Schwann cells and satellite cells are part of the peripheral nervous system.
By the end of this section, you will be able to discuss the basis of the resting membrane potential, explain the stages of an action potential, and describe long-term potentiation.
Humans use words and body language to communicate.
Just like a person in a committee, one neuron gets messages from multiple other neurons before making a decision to send the message to other neurons.
The nervous system must be able to send and receive signals.
The charge of the cell'smembrane can change in response to neurotransmitters released from other neurons and environmental stimuli.
The basis of the baseline or'resting' membrane charge is the first thing one needs to understand how neurons communicate.
The lipid bilayer is impermeable to charged particles.
The ion channels that span the membranes must be passed through to enter or exit the neuron.
The ion channels need to be activated in order for the ion to pass into or out of the cell.
The environment can affect the shape of these ion channels.
Ion channels that change their structure in response to voltage changes are called voltage-gated ion channels.
The ion channels regulate the concentrations of the different cations inside and outside the cell.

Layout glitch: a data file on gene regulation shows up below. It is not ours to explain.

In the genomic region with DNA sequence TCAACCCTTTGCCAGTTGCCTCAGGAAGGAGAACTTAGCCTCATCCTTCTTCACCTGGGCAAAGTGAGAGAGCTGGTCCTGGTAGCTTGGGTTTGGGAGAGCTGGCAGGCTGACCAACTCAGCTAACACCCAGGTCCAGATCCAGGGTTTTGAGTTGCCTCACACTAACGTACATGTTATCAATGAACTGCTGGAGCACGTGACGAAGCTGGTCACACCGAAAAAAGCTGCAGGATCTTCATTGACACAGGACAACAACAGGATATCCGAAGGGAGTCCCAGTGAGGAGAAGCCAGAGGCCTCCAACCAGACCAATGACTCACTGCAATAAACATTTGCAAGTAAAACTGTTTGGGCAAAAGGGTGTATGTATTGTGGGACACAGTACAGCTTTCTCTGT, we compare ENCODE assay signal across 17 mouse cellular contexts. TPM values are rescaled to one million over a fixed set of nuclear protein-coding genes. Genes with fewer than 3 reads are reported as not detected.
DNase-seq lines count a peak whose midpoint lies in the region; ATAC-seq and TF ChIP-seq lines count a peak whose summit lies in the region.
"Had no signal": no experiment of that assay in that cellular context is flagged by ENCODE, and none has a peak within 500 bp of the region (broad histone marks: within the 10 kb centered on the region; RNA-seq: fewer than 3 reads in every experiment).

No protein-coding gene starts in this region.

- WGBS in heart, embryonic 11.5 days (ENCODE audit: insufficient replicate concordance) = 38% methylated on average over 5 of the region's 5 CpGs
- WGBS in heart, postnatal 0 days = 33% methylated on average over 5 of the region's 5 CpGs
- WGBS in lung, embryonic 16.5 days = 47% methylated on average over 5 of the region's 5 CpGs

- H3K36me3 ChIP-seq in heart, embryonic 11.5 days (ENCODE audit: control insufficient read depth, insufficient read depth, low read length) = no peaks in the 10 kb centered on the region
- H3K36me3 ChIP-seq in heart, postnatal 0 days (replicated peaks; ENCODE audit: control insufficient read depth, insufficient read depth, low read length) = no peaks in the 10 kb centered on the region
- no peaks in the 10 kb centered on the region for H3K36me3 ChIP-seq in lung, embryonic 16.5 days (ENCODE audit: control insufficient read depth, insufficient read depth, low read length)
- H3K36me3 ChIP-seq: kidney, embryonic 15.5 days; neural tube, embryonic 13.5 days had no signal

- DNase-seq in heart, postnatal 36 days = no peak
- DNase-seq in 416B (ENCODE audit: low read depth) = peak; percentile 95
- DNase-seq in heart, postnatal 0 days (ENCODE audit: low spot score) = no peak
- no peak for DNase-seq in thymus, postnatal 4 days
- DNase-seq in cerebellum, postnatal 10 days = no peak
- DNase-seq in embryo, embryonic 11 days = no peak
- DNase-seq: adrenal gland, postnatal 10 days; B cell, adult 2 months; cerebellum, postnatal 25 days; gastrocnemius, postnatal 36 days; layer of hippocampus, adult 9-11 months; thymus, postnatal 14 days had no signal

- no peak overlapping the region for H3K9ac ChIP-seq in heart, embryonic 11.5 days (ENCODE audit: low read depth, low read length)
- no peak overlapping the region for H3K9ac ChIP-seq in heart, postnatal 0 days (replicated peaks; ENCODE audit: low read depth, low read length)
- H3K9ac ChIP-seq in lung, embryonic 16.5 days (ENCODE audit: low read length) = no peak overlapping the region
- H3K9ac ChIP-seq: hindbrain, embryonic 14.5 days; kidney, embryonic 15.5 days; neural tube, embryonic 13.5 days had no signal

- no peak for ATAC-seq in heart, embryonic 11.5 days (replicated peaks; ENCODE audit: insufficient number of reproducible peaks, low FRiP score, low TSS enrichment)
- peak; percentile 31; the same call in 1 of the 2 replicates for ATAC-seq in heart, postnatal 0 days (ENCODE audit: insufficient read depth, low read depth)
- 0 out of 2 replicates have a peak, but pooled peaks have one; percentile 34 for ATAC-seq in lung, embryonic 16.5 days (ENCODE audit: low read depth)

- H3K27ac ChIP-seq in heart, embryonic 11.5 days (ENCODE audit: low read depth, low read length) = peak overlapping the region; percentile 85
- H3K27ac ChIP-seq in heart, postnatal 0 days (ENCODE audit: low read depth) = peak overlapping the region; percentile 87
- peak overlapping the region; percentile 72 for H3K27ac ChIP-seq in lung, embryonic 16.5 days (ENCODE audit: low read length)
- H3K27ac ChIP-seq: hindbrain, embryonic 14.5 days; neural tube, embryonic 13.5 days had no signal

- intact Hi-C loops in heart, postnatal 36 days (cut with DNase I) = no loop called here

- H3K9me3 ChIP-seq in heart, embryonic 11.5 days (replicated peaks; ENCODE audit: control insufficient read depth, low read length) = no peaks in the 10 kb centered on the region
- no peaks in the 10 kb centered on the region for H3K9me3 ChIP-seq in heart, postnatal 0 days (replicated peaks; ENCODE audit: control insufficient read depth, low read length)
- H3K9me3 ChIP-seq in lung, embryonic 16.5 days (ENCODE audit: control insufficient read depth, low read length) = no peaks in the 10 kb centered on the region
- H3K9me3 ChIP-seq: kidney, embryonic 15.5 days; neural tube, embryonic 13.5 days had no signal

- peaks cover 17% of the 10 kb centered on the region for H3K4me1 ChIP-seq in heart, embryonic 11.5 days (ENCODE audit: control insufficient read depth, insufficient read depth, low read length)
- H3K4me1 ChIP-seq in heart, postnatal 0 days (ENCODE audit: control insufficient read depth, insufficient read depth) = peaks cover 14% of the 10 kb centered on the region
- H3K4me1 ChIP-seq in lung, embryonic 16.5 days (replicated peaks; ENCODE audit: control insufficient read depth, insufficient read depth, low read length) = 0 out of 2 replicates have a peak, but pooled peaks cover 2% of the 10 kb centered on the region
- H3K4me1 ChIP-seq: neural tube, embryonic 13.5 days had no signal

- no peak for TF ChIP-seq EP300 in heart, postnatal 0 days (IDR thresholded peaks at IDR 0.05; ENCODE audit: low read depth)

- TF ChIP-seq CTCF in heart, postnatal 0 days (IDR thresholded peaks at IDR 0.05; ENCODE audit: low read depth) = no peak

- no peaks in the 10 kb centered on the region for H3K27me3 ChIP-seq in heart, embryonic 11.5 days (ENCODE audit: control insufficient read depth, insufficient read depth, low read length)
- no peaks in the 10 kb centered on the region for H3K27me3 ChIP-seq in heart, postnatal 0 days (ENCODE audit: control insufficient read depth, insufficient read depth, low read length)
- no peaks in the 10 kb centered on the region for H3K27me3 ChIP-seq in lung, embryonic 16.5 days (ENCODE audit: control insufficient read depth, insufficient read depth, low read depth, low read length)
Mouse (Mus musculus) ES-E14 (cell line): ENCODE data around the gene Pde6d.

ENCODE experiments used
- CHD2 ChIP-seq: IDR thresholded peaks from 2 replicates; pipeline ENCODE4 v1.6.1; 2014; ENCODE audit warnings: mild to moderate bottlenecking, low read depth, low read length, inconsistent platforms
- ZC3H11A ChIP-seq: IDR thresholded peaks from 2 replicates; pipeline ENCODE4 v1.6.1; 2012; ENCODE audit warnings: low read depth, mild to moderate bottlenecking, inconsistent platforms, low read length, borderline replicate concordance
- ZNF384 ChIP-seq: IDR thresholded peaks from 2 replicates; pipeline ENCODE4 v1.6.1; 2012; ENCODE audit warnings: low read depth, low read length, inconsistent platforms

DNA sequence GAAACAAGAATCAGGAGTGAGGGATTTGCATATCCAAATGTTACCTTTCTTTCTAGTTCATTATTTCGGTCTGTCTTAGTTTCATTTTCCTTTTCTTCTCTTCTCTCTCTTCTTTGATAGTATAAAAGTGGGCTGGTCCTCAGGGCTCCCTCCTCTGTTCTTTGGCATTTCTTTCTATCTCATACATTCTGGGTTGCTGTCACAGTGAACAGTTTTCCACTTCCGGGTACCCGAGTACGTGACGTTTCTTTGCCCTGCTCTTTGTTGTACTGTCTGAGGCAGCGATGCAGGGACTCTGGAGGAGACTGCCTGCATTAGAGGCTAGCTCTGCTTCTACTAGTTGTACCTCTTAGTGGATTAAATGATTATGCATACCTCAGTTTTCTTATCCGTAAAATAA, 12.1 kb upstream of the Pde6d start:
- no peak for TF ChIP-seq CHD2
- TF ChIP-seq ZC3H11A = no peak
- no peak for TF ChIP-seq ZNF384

The ion channels are voltage-gated.
They will not open in response to a signal for a short time after activation.
The basis of the resting potential is discussed in this video.
The inside of a cell is 70 mV more negative than the outside, and this number varies by neuron type and by species.
The resting membrane potential is caused by differences in the concentrations of ion inside and outside the cell.
The system would reach equilibrium if each type of ion flowed across the membrane.
There are different concentrations of ion inside and outside the cell, as shown by the difference in the number of positively charged K+) inside and outside the cell.
When the cell is not in use, K+ ion accumulate inside the cell due to a net movement.
Increasing the concentration of cations outside the cell and inside the cell creates a negative resting membrane potential.